Acacias of Australia

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Acacia cyclocarpa Maslin, M.D.Barrett & R.L.Barrett

Common Name

Ring-pod Minnie Ritchi




Occurs in the NW Kimberley region of northern W.A. where it grows along the Prince Regent R. Populations are usually large but composed of plants scattered over broken sandstone over several kilometres.


Sprawling, decumbent to semi-erect, viscid shrub to 0.6 (–1) m tall. Bark ‘Minni Ritchi’ at base of mature stems. Branchlets normally glabrous. Stipules persistent, triangular, c. 1 mm long. Phyllodes narrowly linear or sometimes linear-elliptic, narrowed at base, (4–) 5–8.5 cm long, (1–) 1.5–2.5 mm wide, acuminate by a fine, normally curved, innocuous point, often spreading at irregular angles, thin-textured and not rigid, flat, glabrous or sparsely, ±silky appressed-hairy; multinerved with central nerve the most pronounced, the upper margin broader than lower margin; gland basal. Inflorescences simple; peduncles 12–25 mm long, noticeably longer than spikes, glabrous or sparsely appressed, ±silky-hairy, a single brown bract near or above middle; spikes obloid to short-cylindrical, mostly 9–12 x 6–7 mm (when dry). Bracteoles c. 1.5 mm long, acuminate. Flowers 5-merous; sepals slightly exceeding ½ length of petals, free, linear, glabrous; petals glabrous, obscurely striate. Pods strongly curved into an open circle or coil, 5–7 mm wide, glabrous, very viscid (especially when young), marginal nerve thick. Seeds longitudinal, obloid, 4.5–5 mm long, 3–3.5 mm wide, dark brown to blackish except dull cream at centre; areole small (0.8–1 × 0.5–0.6 mm), not open at the hilar end.


Flowers predominantly in the wet season from Jan.–Apr.; pods with mature seeds collected in Apr. and Aug.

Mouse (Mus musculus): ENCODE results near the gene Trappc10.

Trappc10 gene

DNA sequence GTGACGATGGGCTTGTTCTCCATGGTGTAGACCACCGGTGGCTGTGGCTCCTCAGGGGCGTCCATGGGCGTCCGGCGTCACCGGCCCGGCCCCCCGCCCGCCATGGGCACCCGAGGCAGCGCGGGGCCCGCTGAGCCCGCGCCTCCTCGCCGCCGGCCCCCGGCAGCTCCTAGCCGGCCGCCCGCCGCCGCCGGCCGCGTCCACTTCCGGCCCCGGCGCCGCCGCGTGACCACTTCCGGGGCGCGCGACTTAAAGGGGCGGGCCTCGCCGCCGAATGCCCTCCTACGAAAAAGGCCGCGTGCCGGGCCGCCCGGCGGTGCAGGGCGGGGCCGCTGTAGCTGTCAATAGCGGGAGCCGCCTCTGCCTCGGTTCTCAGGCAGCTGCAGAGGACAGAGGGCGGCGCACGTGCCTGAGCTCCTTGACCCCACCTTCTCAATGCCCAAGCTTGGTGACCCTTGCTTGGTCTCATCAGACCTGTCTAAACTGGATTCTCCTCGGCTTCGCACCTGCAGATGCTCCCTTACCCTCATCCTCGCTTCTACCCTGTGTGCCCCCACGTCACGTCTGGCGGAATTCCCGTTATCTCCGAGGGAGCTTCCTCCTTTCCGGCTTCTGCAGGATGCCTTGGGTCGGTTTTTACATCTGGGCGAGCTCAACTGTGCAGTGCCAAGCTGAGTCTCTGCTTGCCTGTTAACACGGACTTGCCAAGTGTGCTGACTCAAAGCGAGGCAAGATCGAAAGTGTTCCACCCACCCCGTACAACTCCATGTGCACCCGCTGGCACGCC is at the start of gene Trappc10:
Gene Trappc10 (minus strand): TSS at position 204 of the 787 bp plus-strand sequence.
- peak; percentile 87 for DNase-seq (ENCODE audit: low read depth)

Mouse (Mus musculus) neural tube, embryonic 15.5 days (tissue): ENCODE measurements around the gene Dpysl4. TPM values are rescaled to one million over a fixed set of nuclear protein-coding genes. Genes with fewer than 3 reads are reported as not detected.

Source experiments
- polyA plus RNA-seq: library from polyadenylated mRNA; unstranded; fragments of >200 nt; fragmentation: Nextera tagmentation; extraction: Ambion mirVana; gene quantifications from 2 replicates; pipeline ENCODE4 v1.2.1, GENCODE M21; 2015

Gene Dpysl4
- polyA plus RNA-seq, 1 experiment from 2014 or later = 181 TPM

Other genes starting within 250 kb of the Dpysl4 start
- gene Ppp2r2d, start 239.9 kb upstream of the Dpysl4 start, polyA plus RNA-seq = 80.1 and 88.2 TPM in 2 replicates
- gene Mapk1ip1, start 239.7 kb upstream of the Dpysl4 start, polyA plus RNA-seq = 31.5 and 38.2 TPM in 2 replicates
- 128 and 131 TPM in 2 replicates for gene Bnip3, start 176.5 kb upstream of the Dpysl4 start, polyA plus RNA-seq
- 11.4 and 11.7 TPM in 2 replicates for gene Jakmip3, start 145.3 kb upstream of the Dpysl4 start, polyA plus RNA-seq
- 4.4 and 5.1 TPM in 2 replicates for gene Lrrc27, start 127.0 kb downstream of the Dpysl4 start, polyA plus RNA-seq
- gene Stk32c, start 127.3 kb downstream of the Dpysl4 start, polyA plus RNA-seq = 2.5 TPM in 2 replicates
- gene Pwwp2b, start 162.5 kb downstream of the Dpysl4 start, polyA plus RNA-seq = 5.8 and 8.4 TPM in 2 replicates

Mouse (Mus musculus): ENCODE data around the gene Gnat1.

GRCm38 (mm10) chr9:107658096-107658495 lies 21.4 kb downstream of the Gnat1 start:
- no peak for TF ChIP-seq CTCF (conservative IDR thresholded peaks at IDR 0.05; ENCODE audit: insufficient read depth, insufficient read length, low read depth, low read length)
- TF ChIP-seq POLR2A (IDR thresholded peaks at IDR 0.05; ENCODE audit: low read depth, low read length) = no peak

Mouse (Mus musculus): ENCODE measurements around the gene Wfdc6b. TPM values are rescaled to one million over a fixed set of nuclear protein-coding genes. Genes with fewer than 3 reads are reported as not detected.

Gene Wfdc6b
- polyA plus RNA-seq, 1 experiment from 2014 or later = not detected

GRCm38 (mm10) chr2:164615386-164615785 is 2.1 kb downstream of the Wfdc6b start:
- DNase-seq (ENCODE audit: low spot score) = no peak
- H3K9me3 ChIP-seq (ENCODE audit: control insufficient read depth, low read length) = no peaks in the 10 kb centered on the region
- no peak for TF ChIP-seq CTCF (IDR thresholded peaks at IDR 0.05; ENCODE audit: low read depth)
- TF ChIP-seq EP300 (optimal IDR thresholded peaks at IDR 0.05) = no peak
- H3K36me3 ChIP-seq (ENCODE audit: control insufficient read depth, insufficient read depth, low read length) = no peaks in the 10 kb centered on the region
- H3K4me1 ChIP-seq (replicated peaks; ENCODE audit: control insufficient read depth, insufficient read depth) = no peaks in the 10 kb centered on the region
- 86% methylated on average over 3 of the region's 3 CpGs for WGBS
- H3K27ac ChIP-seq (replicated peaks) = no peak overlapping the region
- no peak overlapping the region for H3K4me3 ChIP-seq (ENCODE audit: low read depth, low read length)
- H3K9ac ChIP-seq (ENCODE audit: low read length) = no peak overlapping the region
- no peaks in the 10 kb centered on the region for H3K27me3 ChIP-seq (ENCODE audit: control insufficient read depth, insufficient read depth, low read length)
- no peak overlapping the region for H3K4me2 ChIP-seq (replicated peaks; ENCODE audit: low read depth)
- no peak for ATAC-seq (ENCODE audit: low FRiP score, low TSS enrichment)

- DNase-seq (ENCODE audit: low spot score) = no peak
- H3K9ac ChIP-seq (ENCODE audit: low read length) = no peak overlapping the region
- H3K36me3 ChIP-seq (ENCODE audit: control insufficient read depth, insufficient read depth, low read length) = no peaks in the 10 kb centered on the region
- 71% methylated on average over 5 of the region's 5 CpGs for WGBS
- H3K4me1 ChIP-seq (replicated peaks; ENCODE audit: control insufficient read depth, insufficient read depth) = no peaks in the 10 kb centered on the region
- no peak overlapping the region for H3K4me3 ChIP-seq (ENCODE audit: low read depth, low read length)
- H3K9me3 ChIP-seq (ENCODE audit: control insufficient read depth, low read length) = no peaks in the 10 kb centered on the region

Grows in association with Acacia orthocarpa, A. prolata, Auranticarparesinosa, Borya subulata, Eucalyptus miniata, E. phoenicea, E. rupestris,Livistona lorophylla, Owenia vernicosa and Triodia claytonii.


W.A.: [localities withheld for conservation reasons] R.L. & M.D.Barrett 1721 (MEL, PERTH); R.L. & M.D.Barrett 2632 (DNA, PERTH); K.F.Kenneally 2078 (NSW, PERTH); T.Willing s.n. (BRI, DNA, MEL, PERTH 07386567).


A variant of uncertain taxonomic status occurs in the SW Edkins Ra. (e.g. R.L.Barrett, M.D.Barrett & B.M.Anderson RLB 7984, PERTH). See B.R.Maslin, M.D.Barrett & R.L.Barrett, Nuytsia 23: 554–555 (2013) for discussion.

Most closely related to A. trachycarpa which is common in the Pilbara region, W.A., c. 1,000 km SW of where A. cyclocarpa occurs. Acacia trachycarpa is distinguished by its normally taller stature, longer and narrower spikes, united, golden-hairy sepals, 1-nerved petals, shorter bracteoles, broader pods that are hairy (at least when young) and oblique, larger seeds; it also has generally shorter peduncles. Also related to the Kimberley endemic, ‘Minni Ritchi’ species A. minniritchi which is most readily distinguished by its taller stature, longer spikes and pilose pods.


Acacia cyclocarpa is listed as Priority Three under Department of Parks and Wildlife Conservation Codes for Western Australian Flora.

FOA Reference

Flora of Australia Project